Had the opportunity to work with a few BYU students my last couple summers and its not actually a religious obligation so to speak. The way it was explained to me was to receive what amounts to "in-state (read the church pays for most of their education at BYU) tuition" at BYU they need to go on a mission. Every one of them have raved about the experience. But I do not believe it is actually an obligation (not sure if BYU gives scholarships for athletics at all, maybe its linked that way?)

It is not mandatory. Qualified individuals however, receive a "call to serve" from the LDS president, which is close enough legally.

Scarlet
11-25-2015, 12:30 PM
I think it will be very interesting if this does go through, and in 10 years, these smaller schools are still winning and managing their rosters with these older players losing a year of eligibility based on age. What will the B1G do then?

Shirtless Guy
11-25-2015, 12:32 PM
without complete analysis of the players and their specific circumstances and complete knowledge of redshirt players here is what I have based on a cutoff date of 9/1 each year the WCHA has the following breakdown:

18 yo (12, 4.4%)
19 yo (46, 16.7%)
20 yo (113, 41.1%)
21 yo+ (104, 37.8%)

Patronick
11-25-2015, 01:13 PM
NCAA policy shouldn't be driven by whether or not one, or an extra handful of guys, make it to the NHL.

Nor should it be driven by a small minority of coaches using sleazy and underhanded tactics to get what they want, purely because it gives them a competitive advantage. But here we are.

Wisko McBadgerton
11-25-2015, 03:52 PM
without complete analysis of the players and their specific circumstances and complete knowledge of redshirt players here is what I have based on a cutoff date of 9/1 each year the WCHA has the following breakdown:

18 yo (12, 4.4%)
19 yo (46, 16.7%)
20 yo (113, 41.1%)
21 yo+ (104, 37.8%)

I appreciate that this took some time to look through. Wisconsin has 5 players that I think would fall into this age category, but only one that I think it would make a difference for. If all WCHA teams were like that, then there would be about 20-21 players affected. Which is completely not what I'm saying. I'm saying I don't know what to make of it. But as we speak, I trust someone is in their mom's basement dutifully researching every single player in the NCAA to get the answer!

Wisko McBadgerton
11-25-2015, 03:55 PM
Nor should it be driven by a small minority of coaches using sleazy and underhanded tactics to get what they want, purely because it gives them a competitive advantage. But here we are.

I don't know... isn't that pretty much how NCAA Football (and to a slightly lesser extent, Basketball) works?

joecct
11-25-2015, 04:03 PM
40 years ago when I was an undergrad at Clarkson, the freshman were either 18 or 19 (though Dave Taylor was 17 when he played his 1st varsity game). US players generally went an extra year in prep school (hello Northwood!) to get even with the Canadian kids who had grade 13. It was the same at all the other ECAC schools and the few CCHA (St. Louis, BG and WMU) that we played. US Junior leagues were non existent.

Somewhere along the line some enterprising college coach realized that he could play (and win!) with older players. If the program was successful (and, if it is who I think it was, it was very successful) then in the monkey see, monkey do world of sports other schools began to copy this school.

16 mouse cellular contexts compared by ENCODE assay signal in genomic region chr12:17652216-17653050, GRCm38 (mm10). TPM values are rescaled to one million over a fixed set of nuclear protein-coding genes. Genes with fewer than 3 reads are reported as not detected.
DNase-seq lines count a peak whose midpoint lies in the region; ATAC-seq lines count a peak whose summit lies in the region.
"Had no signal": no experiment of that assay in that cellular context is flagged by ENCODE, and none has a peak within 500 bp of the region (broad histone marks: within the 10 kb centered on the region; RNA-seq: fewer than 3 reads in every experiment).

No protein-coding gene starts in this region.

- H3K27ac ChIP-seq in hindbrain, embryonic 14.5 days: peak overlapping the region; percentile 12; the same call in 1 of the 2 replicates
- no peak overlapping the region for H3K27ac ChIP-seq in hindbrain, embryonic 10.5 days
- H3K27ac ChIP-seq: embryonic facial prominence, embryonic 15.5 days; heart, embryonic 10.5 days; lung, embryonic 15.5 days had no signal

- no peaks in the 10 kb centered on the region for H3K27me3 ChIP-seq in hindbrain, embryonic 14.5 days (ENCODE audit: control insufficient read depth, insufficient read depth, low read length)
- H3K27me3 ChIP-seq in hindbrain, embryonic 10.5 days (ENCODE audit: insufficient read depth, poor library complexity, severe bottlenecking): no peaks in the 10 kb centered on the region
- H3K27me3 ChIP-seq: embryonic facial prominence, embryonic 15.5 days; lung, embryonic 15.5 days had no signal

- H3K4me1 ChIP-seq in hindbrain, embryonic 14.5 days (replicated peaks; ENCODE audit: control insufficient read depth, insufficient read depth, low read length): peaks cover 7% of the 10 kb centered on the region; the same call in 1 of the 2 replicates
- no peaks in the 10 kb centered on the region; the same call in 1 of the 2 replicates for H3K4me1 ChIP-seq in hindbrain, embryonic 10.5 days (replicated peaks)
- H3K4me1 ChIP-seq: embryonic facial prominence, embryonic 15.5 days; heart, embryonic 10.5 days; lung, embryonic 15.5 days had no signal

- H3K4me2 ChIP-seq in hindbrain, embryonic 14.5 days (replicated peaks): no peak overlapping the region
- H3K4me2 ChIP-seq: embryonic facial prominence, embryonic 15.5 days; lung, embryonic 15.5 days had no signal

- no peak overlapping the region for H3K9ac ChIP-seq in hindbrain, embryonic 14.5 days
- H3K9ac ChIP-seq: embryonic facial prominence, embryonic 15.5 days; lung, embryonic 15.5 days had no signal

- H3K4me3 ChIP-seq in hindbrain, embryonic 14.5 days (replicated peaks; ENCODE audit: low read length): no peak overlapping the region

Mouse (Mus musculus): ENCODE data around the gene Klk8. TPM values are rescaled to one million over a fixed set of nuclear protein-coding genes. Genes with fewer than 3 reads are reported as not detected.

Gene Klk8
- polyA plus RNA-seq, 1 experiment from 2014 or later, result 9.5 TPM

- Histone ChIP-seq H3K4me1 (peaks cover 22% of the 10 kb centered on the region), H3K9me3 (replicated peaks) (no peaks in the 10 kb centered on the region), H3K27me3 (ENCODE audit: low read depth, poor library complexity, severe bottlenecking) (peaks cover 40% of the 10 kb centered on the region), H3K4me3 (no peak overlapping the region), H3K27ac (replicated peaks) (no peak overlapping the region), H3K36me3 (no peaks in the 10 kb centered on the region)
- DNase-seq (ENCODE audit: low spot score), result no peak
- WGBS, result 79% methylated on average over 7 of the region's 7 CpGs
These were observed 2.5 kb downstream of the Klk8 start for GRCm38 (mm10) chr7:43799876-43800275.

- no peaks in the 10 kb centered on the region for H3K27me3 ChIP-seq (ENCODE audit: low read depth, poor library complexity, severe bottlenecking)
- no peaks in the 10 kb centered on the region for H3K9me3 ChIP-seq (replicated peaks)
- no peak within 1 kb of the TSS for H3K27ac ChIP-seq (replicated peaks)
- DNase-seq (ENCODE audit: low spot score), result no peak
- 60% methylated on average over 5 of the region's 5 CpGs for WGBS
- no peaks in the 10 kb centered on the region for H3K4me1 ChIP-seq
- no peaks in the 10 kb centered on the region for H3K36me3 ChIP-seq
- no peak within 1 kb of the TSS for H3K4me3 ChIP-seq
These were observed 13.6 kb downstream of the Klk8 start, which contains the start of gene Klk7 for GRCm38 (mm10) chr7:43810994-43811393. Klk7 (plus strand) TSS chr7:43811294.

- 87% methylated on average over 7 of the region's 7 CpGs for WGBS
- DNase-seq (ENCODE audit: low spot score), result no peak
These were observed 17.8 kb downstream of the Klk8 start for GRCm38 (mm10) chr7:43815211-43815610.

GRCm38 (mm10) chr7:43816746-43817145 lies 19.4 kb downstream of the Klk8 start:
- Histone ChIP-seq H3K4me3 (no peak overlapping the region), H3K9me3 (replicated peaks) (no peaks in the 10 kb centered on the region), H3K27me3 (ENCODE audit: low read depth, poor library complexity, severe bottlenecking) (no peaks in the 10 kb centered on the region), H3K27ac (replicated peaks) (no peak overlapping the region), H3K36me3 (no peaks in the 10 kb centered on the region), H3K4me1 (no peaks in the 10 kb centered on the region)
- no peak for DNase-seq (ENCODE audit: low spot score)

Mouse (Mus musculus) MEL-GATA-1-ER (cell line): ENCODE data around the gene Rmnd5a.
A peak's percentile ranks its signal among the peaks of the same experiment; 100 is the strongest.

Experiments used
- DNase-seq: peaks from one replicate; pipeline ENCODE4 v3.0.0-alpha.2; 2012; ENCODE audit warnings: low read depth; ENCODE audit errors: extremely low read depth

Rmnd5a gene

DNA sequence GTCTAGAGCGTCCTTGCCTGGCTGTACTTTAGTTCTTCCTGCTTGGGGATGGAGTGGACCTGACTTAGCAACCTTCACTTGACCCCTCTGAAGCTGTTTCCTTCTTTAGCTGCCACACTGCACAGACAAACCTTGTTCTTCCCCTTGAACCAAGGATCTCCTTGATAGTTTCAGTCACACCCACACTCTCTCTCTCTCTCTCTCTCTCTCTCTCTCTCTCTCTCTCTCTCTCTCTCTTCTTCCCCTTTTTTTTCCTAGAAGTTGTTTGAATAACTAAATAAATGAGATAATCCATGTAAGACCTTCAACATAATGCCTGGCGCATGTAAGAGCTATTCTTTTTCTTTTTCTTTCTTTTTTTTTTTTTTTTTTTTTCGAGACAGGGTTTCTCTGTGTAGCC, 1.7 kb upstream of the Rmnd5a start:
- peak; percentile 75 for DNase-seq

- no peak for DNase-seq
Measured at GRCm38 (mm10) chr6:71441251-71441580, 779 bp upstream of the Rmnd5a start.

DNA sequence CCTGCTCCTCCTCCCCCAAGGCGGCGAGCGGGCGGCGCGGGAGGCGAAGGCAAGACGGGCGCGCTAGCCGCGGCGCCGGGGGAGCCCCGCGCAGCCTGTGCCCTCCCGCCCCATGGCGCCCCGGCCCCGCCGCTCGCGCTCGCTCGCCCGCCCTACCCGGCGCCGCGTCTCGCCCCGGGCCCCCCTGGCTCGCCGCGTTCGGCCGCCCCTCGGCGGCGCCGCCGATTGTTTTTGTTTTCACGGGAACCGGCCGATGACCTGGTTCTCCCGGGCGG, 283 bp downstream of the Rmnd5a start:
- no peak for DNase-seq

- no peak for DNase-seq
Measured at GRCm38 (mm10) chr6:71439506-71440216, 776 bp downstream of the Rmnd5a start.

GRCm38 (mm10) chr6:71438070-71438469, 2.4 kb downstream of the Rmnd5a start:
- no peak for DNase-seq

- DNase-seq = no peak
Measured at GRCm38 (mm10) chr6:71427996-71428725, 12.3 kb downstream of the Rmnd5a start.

Ah - but since US kids are 18 when they graduate from college and now colleges are recruiting 20 year olds, what happens to the poor US waifs? Voila! The USHL, followed soon by the NAHL and then the EJHL. Without the expansion of recruiting 20 year olds, US junior leagues would be a lot smaller.

FYI, IIHF junior leagues are U20, which means 20 year olds are not playing. North American junior leagues are 20U.

UML
11-25-2015, 05:46 PM
So all this basically means is that the big ten will be in control of making the rules for NCAA D1 hockey moving forward.

Shirtless Guy
11-25-2015, 06:06 PM
I appreciate that this took some time to look through. Wisconsin has 5 players that I think would fall into this age category, but only one that I think it would make a difference for. If all WCHA teams were like that, then there would be about 20-21 players affected. Which is completely not what I'm saying. I'm saying I don't know what to make of it. But as we speak, I trust someone is in their mom's basement dutifully researching every single player in the NCAA to get the answer!

I'm in my own basement right now, and I hope to work through every team...just started with my own league. It takes an awful lot of time with not everything being located on either eliteprospects (missing class) or uscho (missing DOB).

manurespreader
11-25-2015, 06:43 PM
So if you are the B1g and your ratings are dropping and you can find a straw man to blame it on,
And you can make more money and win more by getting the rule changed. why not. Makes sense to me.

Wisko McBadgerton
11-25-2015, 06:56 PM
Dan Myers spoke to Don Lucia today:

http://danmyers.blogspot.com/2015/11/don-lucia-opines-on-all-things.html

The Exiled One
11-25-2015, 07:23 PM
Dan Myers spoke to Don Lucia today:

http://danmyers.blogspot.com/2015/11/don-lucia-opines-on-all-things.html
“So they are looking out for their program, and I am looking out for ours."

There it is. The rest is window dressing.

Scarlet
11-25-2015, 07:26 PM
The bigger issue for me is that they went to the NCAA and did an end run around the rest of college hockey. People who have nothing to do with college hockey are going to be making a decision that will change the landscape of the game. That is a really crappy way to go about bringing this change.

St. Clown
11-25-2015, 07:43 PM
40 years ago when I was an undergrad at Clarkson, the freshman were either 18 or 19 (though Dave Taylor was 17 when he played his 1st varsity game). US players generally went an extra year in prep school (hello Northwood!) to get even with the Canadian kids who had grade 13. It was the same at all the other ECAC schools and the few CCHA (St. Louis, BG and WMU) that we played. US Junior leagues were non existent.

Somewhere along the line some enterprising college coach realized that he could play (and win!) with older players. If the program was successful (and, if it is who I think it was, it was very successful) then in the monkey see, monkey do world of sports other schools began to copy this school.

Ah - but since US kids are 18 when they graduate from college and now colleges are recruiting 20 year olds, what happens to the poor US waifs? Voila! The USHL, followed soon by the NAHL and then the EJHL. Without the expansion of recruiting 20 year olds, US junior leagues would be a lot smaller.

FYI, IIHF junior leagues are U20, which means 20 year olds are not playing. North American junior leagues are 20U.

Back in the day, Minnesota refused to play Denver because they started placing older players on their roster. It's something that gets brought up at least once per season by the media, it seams. It's a funny thing to think about with them both being WCHA at the time, yet there was a long stretch of years they didn't play. DU did quite well for itself during that time.